setsuled: (Skull Tree)


It's hard to see precisely where the battle lines are drawn in the conflict between the head and the heart in Mikio Naruse's 1956 film Sudden Rain (驟雨). Setsuko Hara and Shuji Sano star as a young married couple whose unexamined issues are exacerbated by a sudden series of financial woes, portrayed with Naruse's characteristic delicate, inexorable cruelty. This beautiful picture addresses the emerging influence of feminist social change, ably touches on fundamental human anxieties, and has the wisdom to avoid tidy resolution.



Everything seems fine as the film begins--Fumiko (Hara) and Ryotaro (Sano) have a small, obviously inexpensive home and have typical arguments in the morning about whether they should go out more and about Fumiko cutting recipes out of the newspaper they can't afford for her to make. Kyoko Kagawa plays Fumiko's sister, Ayako, and she pays the couple a visit. She's distraught over her husband's behaviour and she needs Fumiko to confide in.



Fumiko is amused by the complaints that seem like high crimes to Ayako. Her husband yawned at a dinner with guests, he flirted with a waitress right in front of her--Fumiko explains that this is simply what men are like and that being married means becoming acquainted with the faults of one's spouse. When Ryotaro comes home, though, helpfully trying to explain the situation that may have caused Ayako's husband to stay out all night, Fumiko gradually becomes angry herself at her husband's dismissive attitude regarding the faults of another man.



There is a literal sudden rain shortly after but the film's title seems more to refer to three problems that strain Fumiko and Ryotaro's already strained finances--a thief picks Fumiko's pocket at the market, stealing her wallet; Ryotaro's boss announces the company he works for is going under; and a stray dog the couple had been feeding has been stealing and destroying property throughout the neighbourhood. People have begun to demand restitution from Fumiko and Ryotaro.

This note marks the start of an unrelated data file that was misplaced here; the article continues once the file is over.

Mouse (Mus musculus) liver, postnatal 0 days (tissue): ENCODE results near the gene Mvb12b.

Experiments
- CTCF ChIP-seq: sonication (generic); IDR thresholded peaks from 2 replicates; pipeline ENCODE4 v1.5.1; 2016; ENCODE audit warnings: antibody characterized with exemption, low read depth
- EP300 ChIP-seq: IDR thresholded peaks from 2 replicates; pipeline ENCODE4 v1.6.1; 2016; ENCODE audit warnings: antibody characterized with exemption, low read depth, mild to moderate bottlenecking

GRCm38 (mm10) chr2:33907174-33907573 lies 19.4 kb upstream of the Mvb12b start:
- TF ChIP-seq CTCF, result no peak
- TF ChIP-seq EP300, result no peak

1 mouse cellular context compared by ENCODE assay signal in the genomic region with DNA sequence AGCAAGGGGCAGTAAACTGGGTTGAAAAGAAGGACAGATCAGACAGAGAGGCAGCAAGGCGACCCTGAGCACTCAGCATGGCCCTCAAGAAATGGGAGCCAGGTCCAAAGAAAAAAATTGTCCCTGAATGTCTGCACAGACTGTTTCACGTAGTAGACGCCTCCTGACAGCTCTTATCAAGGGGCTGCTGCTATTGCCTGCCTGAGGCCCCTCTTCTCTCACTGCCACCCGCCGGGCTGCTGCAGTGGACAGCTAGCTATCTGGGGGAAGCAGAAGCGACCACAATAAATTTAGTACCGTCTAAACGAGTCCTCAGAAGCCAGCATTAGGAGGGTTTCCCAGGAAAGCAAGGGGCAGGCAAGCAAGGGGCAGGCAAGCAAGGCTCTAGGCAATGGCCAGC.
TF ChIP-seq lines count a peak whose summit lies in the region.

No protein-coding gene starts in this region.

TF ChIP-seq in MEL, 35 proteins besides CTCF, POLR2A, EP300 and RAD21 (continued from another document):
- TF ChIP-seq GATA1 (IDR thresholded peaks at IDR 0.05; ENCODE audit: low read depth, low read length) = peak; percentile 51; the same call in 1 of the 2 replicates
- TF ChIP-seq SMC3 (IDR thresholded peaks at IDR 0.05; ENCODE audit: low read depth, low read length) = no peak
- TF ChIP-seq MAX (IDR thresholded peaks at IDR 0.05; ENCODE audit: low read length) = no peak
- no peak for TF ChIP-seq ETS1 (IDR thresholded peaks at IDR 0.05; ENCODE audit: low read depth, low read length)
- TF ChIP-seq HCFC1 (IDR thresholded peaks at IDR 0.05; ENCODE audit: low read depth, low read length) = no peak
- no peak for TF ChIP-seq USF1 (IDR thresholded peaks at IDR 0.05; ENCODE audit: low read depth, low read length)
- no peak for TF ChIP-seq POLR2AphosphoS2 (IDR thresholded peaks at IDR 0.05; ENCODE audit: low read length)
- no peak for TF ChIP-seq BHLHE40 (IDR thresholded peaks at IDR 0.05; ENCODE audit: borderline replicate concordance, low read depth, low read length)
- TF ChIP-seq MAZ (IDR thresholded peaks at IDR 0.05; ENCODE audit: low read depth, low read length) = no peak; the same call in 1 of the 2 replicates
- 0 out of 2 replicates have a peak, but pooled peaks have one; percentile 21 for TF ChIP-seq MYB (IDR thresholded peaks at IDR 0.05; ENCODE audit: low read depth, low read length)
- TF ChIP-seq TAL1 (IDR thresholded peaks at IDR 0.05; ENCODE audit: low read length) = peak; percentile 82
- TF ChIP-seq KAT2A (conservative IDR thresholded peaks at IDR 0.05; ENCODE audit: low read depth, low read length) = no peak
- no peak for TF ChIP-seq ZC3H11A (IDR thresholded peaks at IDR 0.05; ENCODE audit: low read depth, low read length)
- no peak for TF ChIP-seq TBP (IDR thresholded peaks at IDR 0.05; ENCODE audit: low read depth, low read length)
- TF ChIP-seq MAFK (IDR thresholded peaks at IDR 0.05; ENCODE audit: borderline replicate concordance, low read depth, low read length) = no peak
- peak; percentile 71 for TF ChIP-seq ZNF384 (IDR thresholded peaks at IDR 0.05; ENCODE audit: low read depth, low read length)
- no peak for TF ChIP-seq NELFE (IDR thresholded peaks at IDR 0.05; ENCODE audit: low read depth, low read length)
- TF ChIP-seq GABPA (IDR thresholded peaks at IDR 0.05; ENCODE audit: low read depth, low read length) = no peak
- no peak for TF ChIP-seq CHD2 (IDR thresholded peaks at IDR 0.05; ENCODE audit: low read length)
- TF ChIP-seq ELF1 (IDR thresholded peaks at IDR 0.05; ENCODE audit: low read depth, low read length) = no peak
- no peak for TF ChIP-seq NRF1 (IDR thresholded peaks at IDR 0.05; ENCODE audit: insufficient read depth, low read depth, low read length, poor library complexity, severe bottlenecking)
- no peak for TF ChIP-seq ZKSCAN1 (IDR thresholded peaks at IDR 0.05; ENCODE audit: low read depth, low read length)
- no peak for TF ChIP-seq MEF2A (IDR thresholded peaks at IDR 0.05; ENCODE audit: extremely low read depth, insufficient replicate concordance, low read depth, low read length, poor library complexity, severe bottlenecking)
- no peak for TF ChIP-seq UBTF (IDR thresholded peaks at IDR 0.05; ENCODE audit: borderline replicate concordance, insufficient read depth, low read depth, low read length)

In a more predictable film, the dog would eventually bring Fumiko her lost wallet or something but Naruse never gives his characters that kind of easy out. The dog is an especially effective part of the film. Even as their problems mount, the couple still can't resist feeding the dog and its hard not to see his innocent but destructive hunger as reflecting the same impulse that keeps the couple together despite their problems.



Fumiko calls Ryotaro old fashioned and feudal, not just because he won't let her work to bring in extra money but also because he presumes that he can go back to his home village at any time and earn a living as a farmer. He threatens to do that several times, each time saying how Fumiko would need to stay in the city because country life wouldn't suit her, a slightly cowardly way of floating the idea of separation. Two opportunities present themselves for Fumiko to get work--first as an errand woman for a newspaper, then as a waitress in a restaurant Ryotaro's co-workers propose opening. The argument between the couple over the issue is particularly insightful for the ways arguments tend to go over such ideological issues--Ryotaro says he doesn't want to be supported by a woman and seems to see any kind of work as degrading for her while Fumiko seems insulted by the very idea that one of them is supporting the other by bringing in money, seeing it instead as a matter of maintaining their existence. The disagreement between the two is exacerbated by each being offended by the other's conceptual presumptions.



But no ideas either one has seems to influence their behaviour, illustrated neatly by a really funny final scene which at the same time does nothing to dispel any of the sources of anxiety.
setsuled: (Doctor Chess)